The Ilulissat Declaration of 2008 was a pre-emptive desecuritization act in reaction to the growing concern for military conflict in the wake of the 2007 Russian flag planting. Photo: Bent Petersen
In a rapidly changing Arctic, there is a need to engage in a comprehensive investigation into what Arctic security means in the 21st century. Together with the Danish journal POLITIK, The Arctic Institute has, thus, published a Special Issue, which aims to widen the debate on Arctic security relations through a more comprehensive dialogue inclusive of the many different types of security, their interactions, and their challenges.
Each chapter provides one layer of the multimodal lens of Arctic security that, together, weave a complex web of change. This Special Issue therefore continues to move the discourse of polar security beyond – but not excluding – the conventional debates of military capabilities and state sovereignty towards a more comprehensive definition of security, including its interacting environmental, economic, political, health and cultural dimensions.
Co-author Jeppe Strandsbjerg is Associate Professor at the Department of Business and Politics, Copenhagen Business School.
Desecuritization as Displacement of Controversy: geopolitics, law and sovereign rights in the Arctic
By signing the Ilulissat Declaration of May 2008, the five littoral states of the Arctic Ocean pre-emptively desecuritized potential geopolitical controversies in the Arctic Ocean by confirming that international law and geo-science are the defining factors underlying the future delimitation. This happened in response to a rising securitization discourse fueled by commentators and the media in the wake of the 2007 Russian flag planting on the geographical North Pole seabed, which also triggered harder interstate rhetoric and dramatic headlines. This case, however, challenges some established conventions within securitization theory. It was state elites that initiated desecuritization and they did so by shifting issues in danger of being securitized from security to other techniques of government. Contrary to the democratic ethos of the theory, these shifts do not necessarily represent more democratic procedures. Instead, each of these techniques are populated by their own experts and technocrats operating according to logics of right (law) and accuracy (science). While shifting techniques of government might diminish the danger of securitized relations between states, the shift generates a displacement of controversy. Within international law we have seen controversy over its ontological foundations and within science we have seen controversy over standards of science. Each of these are amplified and take a particularly political significance when an issue is securitized via relocation to another technique. While the Ilulissat Declaration has been successful in minimizing the horizontal conflict potential between states it has simultaneously given way for vertical disputes between the signatory states on the one hand and the Indigenous peoples of the Arctic on the other.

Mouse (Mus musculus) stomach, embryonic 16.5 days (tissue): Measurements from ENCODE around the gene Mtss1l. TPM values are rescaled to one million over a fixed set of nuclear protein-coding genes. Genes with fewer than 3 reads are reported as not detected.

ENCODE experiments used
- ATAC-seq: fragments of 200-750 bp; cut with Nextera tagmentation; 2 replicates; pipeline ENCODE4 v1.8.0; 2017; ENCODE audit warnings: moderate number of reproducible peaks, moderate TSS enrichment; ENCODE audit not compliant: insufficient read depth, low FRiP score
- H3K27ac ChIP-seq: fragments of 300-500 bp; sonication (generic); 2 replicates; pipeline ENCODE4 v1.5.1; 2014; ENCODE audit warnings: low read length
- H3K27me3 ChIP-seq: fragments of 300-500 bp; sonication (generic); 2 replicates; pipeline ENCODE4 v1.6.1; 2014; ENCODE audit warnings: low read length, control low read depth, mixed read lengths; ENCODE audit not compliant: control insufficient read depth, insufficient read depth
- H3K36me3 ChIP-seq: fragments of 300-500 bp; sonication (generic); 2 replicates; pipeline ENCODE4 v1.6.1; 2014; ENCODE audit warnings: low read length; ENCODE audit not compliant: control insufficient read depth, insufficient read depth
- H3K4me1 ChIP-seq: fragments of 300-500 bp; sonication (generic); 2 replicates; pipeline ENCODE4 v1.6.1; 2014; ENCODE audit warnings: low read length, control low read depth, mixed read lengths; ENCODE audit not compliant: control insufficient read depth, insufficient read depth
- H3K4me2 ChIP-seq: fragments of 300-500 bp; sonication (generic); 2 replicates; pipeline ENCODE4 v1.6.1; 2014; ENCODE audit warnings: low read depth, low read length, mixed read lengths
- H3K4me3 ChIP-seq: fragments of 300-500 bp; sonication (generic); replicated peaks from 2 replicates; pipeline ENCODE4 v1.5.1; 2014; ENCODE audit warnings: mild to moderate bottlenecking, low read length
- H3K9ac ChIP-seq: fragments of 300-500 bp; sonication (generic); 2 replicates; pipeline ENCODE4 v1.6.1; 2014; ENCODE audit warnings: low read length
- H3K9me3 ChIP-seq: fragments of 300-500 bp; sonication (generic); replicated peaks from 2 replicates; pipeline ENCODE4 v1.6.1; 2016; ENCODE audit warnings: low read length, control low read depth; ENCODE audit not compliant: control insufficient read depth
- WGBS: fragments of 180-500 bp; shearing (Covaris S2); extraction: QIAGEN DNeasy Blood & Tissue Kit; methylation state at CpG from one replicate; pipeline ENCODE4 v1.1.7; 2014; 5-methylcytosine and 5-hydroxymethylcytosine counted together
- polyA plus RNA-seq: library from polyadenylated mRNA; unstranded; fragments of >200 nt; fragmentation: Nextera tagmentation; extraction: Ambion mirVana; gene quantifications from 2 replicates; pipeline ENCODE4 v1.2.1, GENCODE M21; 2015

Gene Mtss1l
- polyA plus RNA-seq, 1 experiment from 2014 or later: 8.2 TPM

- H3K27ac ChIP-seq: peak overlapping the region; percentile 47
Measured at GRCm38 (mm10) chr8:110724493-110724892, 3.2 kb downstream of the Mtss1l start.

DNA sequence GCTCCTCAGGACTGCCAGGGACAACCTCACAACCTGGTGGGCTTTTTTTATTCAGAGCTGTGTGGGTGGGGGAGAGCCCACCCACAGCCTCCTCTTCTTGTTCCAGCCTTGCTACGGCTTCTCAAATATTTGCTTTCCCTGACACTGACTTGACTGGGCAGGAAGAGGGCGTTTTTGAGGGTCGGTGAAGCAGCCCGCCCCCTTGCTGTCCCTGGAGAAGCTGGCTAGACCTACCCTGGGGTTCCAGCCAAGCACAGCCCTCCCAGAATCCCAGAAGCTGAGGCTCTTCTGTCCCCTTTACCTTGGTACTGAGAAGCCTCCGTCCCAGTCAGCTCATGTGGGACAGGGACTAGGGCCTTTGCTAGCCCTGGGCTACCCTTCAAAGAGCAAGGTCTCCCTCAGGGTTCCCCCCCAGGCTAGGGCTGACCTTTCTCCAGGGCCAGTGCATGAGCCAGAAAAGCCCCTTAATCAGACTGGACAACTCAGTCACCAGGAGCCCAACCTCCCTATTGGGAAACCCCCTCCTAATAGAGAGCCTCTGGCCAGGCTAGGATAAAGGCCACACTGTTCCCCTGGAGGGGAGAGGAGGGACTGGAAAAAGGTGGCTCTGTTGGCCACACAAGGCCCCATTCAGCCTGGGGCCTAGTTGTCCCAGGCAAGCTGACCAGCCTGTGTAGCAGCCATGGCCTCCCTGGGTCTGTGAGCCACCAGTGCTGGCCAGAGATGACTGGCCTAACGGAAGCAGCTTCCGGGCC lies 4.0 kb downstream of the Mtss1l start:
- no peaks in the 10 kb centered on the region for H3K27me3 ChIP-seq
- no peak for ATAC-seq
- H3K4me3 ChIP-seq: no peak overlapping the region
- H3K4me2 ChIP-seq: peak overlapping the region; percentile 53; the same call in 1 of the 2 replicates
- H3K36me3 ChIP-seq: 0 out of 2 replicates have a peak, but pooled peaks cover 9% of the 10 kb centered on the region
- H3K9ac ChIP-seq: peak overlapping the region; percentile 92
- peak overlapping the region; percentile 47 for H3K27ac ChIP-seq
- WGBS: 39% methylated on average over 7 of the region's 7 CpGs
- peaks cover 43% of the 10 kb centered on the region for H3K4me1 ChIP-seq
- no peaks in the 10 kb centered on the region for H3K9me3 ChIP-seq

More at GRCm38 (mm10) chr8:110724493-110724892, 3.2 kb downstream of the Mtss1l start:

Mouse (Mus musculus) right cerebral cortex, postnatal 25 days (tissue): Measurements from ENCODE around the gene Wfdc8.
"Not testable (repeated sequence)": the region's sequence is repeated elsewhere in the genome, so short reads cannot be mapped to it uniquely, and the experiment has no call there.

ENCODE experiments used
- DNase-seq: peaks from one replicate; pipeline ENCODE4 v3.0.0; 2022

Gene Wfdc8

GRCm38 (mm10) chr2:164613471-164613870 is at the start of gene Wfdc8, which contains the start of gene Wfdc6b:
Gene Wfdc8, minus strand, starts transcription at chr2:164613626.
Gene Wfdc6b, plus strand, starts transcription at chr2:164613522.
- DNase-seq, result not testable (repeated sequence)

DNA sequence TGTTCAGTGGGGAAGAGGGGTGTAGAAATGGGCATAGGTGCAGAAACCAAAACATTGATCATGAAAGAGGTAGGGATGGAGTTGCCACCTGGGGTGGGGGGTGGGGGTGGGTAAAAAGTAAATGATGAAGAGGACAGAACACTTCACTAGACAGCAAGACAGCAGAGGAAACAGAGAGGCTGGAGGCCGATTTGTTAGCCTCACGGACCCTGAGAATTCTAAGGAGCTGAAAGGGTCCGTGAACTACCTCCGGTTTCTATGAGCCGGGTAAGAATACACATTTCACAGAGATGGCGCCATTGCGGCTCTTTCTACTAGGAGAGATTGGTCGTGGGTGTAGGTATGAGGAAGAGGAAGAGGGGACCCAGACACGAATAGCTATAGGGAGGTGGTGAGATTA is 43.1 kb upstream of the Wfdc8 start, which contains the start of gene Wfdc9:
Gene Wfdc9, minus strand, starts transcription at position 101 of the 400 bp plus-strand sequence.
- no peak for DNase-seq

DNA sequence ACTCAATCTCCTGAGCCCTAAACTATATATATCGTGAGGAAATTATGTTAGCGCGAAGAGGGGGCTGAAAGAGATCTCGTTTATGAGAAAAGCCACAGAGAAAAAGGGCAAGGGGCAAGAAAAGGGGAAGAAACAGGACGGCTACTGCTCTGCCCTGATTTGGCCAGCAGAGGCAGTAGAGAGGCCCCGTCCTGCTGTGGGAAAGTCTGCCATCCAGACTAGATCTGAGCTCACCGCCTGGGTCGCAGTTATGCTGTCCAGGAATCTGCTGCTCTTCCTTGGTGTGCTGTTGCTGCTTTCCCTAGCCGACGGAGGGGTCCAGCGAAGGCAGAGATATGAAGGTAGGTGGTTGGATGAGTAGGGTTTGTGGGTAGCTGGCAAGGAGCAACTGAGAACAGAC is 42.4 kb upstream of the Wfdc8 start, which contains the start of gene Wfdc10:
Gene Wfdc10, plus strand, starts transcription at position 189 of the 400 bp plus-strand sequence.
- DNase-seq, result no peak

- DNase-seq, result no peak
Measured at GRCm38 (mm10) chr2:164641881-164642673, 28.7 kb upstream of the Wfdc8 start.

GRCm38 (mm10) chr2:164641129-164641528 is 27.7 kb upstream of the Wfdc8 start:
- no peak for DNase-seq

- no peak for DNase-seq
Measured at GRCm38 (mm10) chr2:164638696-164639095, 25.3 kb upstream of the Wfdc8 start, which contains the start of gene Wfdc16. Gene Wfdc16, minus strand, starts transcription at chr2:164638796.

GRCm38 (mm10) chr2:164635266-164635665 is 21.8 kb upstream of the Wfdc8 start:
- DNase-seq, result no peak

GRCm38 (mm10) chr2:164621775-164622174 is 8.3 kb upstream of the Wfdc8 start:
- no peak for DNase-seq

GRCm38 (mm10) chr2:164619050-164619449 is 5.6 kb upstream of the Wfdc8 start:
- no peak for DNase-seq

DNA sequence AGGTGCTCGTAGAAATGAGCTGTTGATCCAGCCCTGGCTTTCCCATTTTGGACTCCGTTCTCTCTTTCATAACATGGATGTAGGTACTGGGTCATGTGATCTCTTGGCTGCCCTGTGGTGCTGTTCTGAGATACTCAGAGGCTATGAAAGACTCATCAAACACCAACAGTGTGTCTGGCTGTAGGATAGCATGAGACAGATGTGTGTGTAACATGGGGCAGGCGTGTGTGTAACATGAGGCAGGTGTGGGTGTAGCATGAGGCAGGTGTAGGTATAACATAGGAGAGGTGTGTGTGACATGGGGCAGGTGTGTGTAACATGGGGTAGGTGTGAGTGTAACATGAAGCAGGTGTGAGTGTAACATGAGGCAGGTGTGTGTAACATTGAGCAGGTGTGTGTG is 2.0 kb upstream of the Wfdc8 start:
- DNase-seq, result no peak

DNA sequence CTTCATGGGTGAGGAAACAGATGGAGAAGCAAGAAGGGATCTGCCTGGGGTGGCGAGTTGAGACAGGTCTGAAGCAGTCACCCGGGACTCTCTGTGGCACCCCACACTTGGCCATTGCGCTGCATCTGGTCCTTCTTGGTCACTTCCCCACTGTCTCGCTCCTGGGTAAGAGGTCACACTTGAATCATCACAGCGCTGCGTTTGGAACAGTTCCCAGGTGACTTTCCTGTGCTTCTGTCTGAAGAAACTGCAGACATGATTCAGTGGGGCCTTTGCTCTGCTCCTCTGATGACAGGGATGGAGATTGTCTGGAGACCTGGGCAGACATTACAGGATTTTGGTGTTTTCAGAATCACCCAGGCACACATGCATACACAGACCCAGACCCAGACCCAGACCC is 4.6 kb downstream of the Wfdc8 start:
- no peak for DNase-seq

- Introduction: Arctic International Relations in a Widened Security Perspective
- Chapter 2: Soft Securitization: Unconventional Security Issues and the Arctic Council
- Chapter 3: Regional Order in the Arctic: Negotiated Exceptionalism
- Chapter 4: Arctic Indigenous Societal Security at COP21: The Divergence of Security Discourse and Instruments in Climate Negotiations
- Chapter 5: Post-colonial governance through securitization? A narratological analysis of a securitization controversy in contemporary Danish and Greenlandic uranium policy
- Chapter 6: What Kind of Nation State will Greenland be? Securitization Theory as a Strategy for Analyzing Identity Politics
- Afterword: The Arctic Security Constellation